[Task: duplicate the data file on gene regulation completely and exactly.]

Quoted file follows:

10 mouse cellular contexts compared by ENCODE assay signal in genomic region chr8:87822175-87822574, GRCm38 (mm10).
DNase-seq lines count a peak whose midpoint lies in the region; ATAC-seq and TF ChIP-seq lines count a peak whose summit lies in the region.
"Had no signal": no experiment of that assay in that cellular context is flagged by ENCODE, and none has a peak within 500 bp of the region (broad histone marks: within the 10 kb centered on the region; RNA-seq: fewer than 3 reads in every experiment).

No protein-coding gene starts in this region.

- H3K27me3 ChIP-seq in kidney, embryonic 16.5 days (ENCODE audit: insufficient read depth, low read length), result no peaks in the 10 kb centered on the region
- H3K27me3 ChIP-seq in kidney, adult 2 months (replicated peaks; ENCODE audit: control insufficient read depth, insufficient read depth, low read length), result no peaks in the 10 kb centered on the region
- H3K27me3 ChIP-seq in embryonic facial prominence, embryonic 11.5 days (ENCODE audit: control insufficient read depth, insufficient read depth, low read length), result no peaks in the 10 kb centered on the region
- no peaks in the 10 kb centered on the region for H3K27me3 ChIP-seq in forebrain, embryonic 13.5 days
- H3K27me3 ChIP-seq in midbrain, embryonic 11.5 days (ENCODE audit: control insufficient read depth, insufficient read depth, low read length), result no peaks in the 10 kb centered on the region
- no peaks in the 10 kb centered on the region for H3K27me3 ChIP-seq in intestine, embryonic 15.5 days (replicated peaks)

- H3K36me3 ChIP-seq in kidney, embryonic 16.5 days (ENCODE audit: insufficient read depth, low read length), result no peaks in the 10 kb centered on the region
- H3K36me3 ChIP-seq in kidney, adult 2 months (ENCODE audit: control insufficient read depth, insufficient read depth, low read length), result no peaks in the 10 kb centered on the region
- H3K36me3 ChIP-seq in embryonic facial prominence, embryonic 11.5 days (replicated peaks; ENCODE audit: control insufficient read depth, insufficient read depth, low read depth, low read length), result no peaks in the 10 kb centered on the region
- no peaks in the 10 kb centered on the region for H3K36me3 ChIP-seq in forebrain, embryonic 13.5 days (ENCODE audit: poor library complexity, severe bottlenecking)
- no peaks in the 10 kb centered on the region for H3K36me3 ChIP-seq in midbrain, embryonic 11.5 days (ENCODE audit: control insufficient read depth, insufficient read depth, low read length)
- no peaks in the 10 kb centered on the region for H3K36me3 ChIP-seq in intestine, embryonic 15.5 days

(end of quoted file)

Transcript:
10 mouse cellular contexts compared by ENCODE assay signal in genomic region chr8:87822175-87822574, GRCm38 (mm10).
DNase-seq lines count a peak whose midpoint lies in the region; ATAC-seq and TF ChIP-seq lines count a peak whose summit lies in the region.
"Had no signal": no experiment of that assay in that cellular context is flagged by ENCODE, and none has a peak within 500 bp of the region (broad histone marks: within the 10 kb centered on the region; RNA-seq: fewer than 3 reads in every experiment).

No protein-coding gene starts in this region.

- H3K27me3 ChIP-seq in kidney, embryonic 16.5 days (ENCODE audit: insufficient read depth, low read length), result no peaks in the 10 kb centered on the region
- H3K27me3 ChIP-seq in kidney, adult 2 months (replicated peaks; ENCODE audit: control insufficient read depth, insufficient read depth, low read length), result no peaks in the 10 kb centered on the region
- H3K27me3 ChIP-seq in embryonic facial prominence, embryonic 11.5 days (ENCODE audit: control insufficient read depth, insufficient read depth, low read length), result no peaks in the 10 kb centered on the region
- no peaks in the 10 kb centered on the region for H3K27me3 ChIP-seq in forebrain, embryonic 13.5 days
- H3K27me3 ChIP-seq in midbrain, embryonic 11.5 days (ENCODE audit: control insufficient read depth, insufficient read depth, low read length), result no peaks in the 10 kb centered on the region
- no peaks in the 10 kb centered on the region for H3K27me3 ChIP-seq in intestine, embryonic 15.5 days (replicated peaks)

- H3K36me3 ChIP-seq in kidney, embryonic 16.5 days (ENCODE audit: insufficient read depth, low read length), result no peaks in the 10 kb centered on the region
- H3K36me3 ChIP-seq in kidney, adult 2 months (ENCODE audit: control insufficient read depth, insufficient read depth, low read length), result no peaks in the 10 kb centered on the region
- H3K36me3 ChIP-seq in embryonic facial prominence, embryonic 11.5 days (replicated peaks; ENCODE audit: control insufficient read depth, insufficient read depth, low read depth, low read length), result no peaks in the 10 kb centered on the region
- no peaks in the 10 kb centered on the region for H3K36me3 ChIP-seq in forebrain, embryonic 13.5 days (ENCODE audit: poor library complexity, severe bottlenecking)
- no peaks in the 10 kb centered on the region for H3K36me3 ChIP-seq in midbrain, embryonic 11.5 days (ENCODE audit: control insufficient read depth, insufficient read depth, low read length)
- no peaks in the 10 kb centered on the region for H3K36me3 ChIP-seq in intestine, embryonic 15.5 days